Newton + Einstein were wrong!

This is a discussion on Newton + Einstein were wrong! within the A Brief History of Cprogramming.com forums, part of the Community Boards category; I did not mean to put across that there was not ethics in atheism and looking back it seemed that ...

  1. #31
    The Earth is not flat. Clyde's Avatar
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    I did not mean to put across that there was not ethics in atheism and looking back it seemed that my analogy seemed rather week and confusing but merely that if someone took evolution as a worldview he would then have to adopt a purpose that is associated with that world view.
    I'm wary of your usuage of "worldview" i think that i'm built by my genes, and the reason why my genes 'bother' building me is because i allow them to replicate, but that doesn't matter to me, the process is stochastic and blind. Knowledge of our "purpose" from an evolutionary stance need not affect the way we live our lives.

    In Atheism that would be that there is no grand spiritual purpose. This idea of no cosmic purpose would then have to controll his morals (not that he has none, but rather that they must fit into his worldview. I.E. one cannot adopt pantheistic ideas of justice for all... for where does this idea of justice come from.) An Atheistic worldview mandates true relatavism or an idea of "eveolved" ethics created by and independant of different society
    Well, I know of atheists who agree with the concept of justice (though i do not). But, do you not think it very strange that by inlarge well educated theists and atheists have extremely similar concepts of morality?

    If morality were really determined by one's view of purpose, does it not strike you that two people who have diametrically opposed views with regards to this purpose should have very different ethics? And yet, they don't.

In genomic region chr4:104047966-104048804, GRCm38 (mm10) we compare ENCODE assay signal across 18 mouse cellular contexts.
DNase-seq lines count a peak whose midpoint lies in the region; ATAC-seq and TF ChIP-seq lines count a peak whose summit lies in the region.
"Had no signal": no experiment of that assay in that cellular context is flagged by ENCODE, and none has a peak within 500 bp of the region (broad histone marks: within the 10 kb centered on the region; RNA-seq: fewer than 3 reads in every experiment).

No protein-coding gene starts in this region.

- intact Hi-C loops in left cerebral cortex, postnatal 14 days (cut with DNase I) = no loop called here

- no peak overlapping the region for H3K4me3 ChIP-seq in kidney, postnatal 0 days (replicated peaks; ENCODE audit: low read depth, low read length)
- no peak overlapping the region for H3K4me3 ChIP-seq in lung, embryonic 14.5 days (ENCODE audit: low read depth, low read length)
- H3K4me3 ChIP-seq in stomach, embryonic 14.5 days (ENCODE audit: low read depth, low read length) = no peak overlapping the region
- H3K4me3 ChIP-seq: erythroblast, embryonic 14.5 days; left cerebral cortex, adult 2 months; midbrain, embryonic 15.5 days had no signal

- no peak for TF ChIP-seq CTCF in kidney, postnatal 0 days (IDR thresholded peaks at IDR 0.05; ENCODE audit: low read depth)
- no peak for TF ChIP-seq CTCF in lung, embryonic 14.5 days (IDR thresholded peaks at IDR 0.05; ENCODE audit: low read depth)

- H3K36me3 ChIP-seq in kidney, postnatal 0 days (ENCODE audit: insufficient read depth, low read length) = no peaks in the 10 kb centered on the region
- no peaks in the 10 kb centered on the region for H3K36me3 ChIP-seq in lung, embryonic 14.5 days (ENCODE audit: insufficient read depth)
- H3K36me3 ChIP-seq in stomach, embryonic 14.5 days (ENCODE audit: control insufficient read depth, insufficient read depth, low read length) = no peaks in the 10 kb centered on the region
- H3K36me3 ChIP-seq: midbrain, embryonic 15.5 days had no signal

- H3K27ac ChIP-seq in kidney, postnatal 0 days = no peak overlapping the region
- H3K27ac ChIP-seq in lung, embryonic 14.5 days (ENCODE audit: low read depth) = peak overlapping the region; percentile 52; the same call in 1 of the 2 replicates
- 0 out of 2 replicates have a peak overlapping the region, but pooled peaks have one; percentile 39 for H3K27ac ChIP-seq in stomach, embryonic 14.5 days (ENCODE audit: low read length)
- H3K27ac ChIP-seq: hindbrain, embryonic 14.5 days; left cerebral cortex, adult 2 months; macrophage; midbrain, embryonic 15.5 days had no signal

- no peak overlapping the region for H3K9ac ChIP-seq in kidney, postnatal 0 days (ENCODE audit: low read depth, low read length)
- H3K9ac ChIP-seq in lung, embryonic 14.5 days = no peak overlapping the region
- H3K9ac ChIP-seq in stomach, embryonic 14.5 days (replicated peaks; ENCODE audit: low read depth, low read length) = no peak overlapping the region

In every way the question of purpose is relevant. It merely says "What does this mean I should do" or "how does this affect humanity" When I said evolution had a purpose I simply meant that the question still could be and did have to be answered.
    I do think "how does this affect humanity" but i don't think that involves purpose at all, the question "Does humanity have a higher purpose?" is a factual question which is in principle answerable by science, and not answerable using anything but reason. What one chooses to do with the answer is up to us and science is not involved.

    And I would say that ethics is a very important part of our society, and should be. I think we do need an ethical system. But if science doesn;t touch ethics, how then are we to know how to act?
    Compassion, empathy, intuition, law.

    How do you think other social animals know how to act within their social hierachy?

    We can develop a more theoretical treatment through the various branches of Utilitarianism, but finding a consistent but complete ethical system is very hard to do, it may not even be possible. That's because evolution doesn't care about whether we can construct sensible frameworks, as an example there was an experiment done with a cat which when given the choice between two of three foods made choices that were somewhat incomprehensible: It chose food A over food B, food B over food C, but food C over food A.

    All I was trying ot get across is that even though science is very useful, there are contingencies on the way we live that exist outside the scope of science.
    I agree with that.

    That I have seen a very strong slant towards a certain worldview with that sciece, both from atheistic and theistic viewpoints and I was irritated that people would follow blindly in both scenarious.
    Well ok but surely if a "world view" is founded on statements regarding the real world _out there_ then that world view can be accepted or rejected on rational scientific grounds.
    Last edited by Clyde; 12-09-2004 at 12:32 PM.
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  2. #32
    The Earth is not flat. Clyde's Avatar
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    Modern Liberalism is based mainly on the idea of econimic justice. That we all have a right to certain things. I do not understand how this can stem from anything other than pantheistic or new age ideals (idea that all are gods or that we are all connected and thus equal in some spiritual manner). How then do most atheists claim to be liberals? I do not understand their thinking.